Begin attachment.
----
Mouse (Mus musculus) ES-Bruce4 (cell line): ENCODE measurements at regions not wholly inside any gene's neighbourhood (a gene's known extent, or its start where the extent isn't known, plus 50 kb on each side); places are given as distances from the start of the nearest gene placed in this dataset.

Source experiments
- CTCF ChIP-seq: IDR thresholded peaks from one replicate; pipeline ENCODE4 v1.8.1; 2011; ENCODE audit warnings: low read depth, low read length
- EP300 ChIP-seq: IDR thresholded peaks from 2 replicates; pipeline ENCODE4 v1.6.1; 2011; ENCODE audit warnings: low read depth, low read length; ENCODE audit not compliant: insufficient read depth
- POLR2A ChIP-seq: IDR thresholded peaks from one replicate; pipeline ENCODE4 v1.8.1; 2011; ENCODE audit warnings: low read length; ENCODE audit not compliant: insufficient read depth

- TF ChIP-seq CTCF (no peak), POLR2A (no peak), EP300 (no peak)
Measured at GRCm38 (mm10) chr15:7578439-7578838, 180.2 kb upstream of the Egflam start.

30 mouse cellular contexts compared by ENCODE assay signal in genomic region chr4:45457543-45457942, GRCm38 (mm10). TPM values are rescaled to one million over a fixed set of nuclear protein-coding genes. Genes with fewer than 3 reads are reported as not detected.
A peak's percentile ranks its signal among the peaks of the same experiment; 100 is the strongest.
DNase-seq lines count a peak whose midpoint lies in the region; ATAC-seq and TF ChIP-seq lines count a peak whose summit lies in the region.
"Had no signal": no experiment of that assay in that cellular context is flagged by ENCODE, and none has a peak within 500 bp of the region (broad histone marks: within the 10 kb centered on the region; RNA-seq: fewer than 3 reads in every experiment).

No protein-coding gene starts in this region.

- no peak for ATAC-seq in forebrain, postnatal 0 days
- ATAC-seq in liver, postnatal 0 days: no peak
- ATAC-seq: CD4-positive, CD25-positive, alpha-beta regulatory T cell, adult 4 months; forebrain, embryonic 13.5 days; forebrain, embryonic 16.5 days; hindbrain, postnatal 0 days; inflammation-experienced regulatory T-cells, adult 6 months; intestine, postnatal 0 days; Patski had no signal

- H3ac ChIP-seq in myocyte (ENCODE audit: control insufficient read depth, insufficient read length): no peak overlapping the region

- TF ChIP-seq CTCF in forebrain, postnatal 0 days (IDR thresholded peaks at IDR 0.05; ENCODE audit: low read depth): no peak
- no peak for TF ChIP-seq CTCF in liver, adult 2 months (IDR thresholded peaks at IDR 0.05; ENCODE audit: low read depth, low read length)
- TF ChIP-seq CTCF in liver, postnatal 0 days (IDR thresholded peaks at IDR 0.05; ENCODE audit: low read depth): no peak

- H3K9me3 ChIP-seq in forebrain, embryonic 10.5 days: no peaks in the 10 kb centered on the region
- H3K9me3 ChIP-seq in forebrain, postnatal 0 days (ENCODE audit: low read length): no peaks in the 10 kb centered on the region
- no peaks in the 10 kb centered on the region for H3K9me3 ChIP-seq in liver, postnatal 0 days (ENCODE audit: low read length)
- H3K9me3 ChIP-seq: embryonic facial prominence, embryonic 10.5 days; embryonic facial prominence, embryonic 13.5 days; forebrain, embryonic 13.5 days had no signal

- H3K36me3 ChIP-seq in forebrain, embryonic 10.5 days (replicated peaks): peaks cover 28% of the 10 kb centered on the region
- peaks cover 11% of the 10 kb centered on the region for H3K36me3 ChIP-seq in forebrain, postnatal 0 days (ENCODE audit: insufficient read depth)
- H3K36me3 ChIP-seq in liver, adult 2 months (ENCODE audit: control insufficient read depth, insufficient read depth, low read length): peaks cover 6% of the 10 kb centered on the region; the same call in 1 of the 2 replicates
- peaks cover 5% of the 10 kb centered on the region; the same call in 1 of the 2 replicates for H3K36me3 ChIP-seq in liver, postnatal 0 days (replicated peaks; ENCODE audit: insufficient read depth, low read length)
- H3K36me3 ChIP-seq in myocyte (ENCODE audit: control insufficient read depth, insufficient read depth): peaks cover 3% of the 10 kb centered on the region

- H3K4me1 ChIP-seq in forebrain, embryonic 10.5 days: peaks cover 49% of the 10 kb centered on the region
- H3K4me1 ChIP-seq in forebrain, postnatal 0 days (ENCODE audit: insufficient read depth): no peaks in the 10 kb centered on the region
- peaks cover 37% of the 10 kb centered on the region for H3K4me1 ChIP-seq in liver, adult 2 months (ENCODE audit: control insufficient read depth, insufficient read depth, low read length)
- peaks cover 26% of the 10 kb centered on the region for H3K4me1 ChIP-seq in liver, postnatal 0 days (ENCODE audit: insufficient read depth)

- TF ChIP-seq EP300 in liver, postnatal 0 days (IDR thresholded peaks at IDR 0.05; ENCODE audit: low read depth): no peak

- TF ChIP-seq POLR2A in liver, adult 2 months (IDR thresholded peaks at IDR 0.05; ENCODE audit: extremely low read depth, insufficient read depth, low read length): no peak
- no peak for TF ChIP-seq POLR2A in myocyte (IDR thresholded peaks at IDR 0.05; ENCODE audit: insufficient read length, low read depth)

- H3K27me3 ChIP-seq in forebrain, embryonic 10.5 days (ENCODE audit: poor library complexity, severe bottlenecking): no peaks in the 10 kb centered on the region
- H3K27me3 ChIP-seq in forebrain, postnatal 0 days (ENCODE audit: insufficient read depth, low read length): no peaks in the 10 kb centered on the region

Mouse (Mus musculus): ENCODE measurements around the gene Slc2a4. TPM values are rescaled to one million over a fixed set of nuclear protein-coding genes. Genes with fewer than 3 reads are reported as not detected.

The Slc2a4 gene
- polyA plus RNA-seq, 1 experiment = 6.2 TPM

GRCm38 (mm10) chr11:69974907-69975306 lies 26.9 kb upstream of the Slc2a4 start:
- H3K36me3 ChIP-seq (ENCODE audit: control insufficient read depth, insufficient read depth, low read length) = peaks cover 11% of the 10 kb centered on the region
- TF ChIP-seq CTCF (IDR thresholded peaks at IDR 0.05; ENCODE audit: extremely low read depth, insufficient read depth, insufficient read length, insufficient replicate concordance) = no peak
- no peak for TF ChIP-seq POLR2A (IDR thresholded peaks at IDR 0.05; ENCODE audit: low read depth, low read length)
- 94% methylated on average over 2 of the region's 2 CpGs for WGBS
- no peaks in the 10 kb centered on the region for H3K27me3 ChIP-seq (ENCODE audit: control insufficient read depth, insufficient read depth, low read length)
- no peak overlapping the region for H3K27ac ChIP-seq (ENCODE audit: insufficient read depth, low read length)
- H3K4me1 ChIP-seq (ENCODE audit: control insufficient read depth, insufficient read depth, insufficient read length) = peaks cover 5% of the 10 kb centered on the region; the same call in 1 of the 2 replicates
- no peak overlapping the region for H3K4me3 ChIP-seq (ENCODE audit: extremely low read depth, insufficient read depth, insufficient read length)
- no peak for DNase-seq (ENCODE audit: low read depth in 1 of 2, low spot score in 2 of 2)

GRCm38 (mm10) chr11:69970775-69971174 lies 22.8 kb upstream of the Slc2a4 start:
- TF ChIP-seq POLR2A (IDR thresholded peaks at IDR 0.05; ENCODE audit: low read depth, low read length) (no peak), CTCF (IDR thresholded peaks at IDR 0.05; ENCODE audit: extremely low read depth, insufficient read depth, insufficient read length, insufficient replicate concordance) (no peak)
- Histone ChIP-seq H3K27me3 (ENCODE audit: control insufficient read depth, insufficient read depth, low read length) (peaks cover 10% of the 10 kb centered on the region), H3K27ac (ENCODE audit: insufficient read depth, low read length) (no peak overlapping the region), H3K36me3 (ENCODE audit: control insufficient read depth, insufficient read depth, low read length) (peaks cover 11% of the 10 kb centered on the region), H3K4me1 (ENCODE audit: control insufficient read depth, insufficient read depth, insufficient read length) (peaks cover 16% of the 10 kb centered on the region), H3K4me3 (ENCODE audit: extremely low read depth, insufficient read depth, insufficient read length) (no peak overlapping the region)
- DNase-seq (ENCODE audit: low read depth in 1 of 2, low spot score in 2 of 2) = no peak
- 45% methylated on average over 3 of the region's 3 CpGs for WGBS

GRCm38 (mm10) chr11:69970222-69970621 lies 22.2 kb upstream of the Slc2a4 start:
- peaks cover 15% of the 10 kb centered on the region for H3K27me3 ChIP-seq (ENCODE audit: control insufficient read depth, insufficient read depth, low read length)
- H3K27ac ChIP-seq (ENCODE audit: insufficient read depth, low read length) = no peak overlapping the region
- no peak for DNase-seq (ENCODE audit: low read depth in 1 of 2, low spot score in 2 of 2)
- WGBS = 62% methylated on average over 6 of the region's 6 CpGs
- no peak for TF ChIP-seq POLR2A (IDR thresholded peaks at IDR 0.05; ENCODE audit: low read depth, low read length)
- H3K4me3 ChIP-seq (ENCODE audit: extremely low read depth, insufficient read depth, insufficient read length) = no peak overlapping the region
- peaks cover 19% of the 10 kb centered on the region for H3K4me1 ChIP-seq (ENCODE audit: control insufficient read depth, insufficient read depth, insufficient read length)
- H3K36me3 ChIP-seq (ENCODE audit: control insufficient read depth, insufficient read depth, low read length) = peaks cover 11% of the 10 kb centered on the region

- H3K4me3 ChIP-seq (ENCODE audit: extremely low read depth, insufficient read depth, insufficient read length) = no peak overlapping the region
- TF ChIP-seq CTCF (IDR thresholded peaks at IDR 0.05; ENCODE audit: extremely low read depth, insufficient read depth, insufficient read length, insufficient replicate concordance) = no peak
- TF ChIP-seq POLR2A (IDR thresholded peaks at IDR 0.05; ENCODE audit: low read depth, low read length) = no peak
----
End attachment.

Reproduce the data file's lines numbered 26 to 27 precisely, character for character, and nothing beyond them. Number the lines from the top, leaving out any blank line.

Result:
- H3K36me3 ChIP-seq in liver, adult 2 months (ENCODE audit: control insufficient read depth, insufficient read depth, low read length): peaks cover 6% of the 10 kb centered on the region; the same call in 1 of the 2 replicates
- peaks cover 5% of the 10 kb centered on the region; the same call in 1 of the 2 replicates for H3K36me3 ChIP-seq in liver, postnatal 0 days (replicated peaks; ENCODE audit: insufficient read depth, low read length)